The senate – the upper house of the Dutch parliament – is set to vote in favour of plans to remove the way mayors are named from the constitution, a measure which clears the way for the introduction of elected mayors.
The measure, proposed by coalition party D66 and which has divided the ruling VVD, is supported by Christian Democrats on the condition that any elected mayors have limits to their powers.
Their support is crucial to ensure the required two-thirds majority. The vote will take place next week and the PVV, Socialists, GroenLinks, 50Plus and ChristenUnie have already agreed to back the measure.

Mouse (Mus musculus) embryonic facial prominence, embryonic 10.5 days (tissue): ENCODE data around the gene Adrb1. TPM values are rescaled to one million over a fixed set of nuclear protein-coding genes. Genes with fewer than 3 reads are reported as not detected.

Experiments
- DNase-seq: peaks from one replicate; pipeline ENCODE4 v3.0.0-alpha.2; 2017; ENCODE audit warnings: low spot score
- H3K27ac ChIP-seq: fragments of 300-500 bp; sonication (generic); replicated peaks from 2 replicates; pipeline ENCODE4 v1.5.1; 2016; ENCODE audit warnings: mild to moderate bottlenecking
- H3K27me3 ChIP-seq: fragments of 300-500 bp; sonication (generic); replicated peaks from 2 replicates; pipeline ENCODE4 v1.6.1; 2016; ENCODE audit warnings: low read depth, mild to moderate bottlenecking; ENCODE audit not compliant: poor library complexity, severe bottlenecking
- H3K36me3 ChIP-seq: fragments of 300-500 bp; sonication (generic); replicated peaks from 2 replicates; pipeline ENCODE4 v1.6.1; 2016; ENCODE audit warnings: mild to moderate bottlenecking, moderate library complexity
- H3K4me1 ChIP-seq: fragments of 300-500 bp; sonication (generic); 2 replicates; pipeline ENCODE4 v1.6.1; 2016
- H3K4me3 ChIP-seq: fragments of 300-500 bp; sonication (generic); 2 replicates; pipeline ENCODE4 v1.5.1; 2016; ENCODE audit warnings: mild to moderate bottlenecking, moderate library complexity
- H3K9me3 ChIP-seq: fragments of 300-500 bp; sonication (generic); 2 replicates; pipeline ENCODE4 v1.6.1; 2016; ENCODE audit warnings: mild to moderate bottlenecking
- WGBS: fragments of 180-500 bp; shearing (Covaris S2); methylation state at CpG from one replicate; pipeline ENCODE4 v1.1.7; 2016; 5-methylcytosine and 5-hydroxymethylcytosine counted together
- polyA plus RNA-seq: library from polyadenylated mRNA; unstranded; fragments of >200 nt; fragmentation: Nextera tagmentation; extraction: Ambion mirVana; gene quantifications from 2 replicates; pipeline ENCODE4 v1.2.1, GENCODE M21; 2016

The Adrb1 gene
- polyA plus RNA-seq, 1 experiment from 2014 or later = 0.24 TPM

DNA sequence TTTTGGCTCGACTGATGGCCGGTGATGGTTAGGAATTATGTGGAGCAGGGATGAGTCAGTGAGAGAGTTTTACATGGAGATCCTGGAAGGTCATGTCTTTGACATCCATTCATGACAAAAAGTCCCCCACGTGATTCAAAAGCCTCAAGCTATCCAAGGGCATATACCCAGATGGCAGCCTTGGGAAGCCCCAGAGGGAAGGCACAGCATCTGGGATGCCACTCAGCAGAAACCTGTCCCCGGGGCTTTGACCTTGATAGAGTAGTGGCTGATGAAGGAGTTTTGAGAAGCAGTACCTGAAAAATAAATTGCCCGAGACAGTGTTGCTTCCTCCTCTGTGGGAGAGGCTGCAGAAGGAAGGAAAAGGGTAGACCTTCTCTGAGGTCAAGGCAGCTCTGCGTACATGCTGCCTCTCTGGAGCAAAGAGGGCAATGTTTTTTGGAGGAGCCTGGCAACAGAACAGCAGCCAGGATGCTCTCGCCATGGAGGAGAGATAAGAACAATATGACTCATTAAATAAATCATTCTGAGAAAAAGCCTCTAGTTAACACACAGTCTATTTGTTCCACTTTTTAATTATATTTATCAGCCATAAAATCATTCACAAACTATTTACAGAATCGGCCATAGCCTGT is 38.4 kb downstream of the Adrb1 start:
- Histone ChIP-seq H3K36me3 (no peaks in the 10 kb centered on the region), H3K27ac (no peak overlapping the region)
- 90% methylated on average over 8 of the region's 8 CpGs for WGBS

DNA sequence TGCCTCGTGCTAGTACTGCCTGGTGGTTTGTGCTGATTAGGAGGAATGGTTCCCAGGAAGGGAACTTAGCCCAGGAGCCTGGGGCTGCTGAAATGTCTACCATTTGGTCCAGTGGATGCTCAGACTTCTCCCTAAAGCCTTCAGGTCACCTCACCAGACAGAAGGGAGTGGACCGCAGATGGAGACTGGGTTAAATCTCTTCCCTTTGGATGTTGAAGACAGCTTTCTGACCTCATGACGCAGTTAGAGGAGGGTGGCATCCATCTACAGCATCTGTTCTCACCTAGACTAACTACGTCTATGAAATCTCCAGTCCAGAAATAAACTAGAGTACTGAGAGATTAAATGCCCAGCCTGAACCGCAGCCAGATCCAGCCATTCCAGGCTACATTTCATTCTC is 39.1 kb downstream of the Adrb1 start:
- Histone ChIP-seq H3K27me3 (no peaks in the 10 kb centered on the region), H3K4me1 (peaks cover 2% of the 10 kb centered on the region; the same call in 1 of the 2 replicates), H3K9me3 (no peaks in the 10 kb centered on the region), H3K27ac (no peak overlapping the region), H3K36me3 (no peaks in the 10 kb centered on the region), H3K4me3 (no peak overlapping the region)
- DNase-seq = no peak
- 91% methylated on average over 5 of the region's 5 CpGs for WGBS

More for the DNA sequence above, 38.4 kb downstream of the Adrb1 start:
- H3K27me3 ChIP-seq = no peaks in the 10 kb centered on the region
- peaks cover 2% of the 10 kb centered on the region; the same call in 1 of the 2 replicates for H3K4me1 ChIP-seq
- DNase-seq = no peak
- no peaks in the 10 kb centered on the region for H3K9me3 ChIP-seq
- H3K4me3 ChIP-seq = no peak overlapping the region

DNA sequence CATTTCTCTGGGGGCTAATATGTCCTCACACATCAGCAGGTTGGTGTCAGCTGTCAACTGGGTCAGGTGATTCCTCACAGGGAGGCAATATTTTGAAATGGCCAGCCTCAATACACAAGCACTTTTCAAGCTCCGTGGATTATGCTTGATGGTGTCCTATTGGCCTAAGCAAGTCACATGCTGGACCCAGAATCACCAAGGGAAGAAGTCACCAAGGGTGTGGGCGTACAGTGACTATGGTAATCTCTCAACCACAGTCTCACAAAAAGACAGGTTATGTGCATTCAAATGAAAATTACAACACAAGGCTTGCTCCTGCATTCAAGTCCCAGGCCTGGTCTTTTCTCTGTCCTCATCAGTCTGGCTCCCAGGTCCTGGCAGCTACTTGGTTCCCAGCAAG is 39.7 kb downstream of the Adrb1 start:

Currently mayors in the Netherlands are technically crown appointees and nominated by the local authority they will represent.
The Labour party opposes the plan, saying it does not see the urgency of making change.
Earlier this month the Volkskrant reported that while support for the Labour party (PvdA) may have collapsed at last year’s general election, the party continues to dominate when it comes to new mayoral and other official appointments.
So far this year, 11 Labour party supporters have been named as mayors, the same number as for the right-wing Liberal VVD and well above the number of D66 (7) and CDA (6) appointments.
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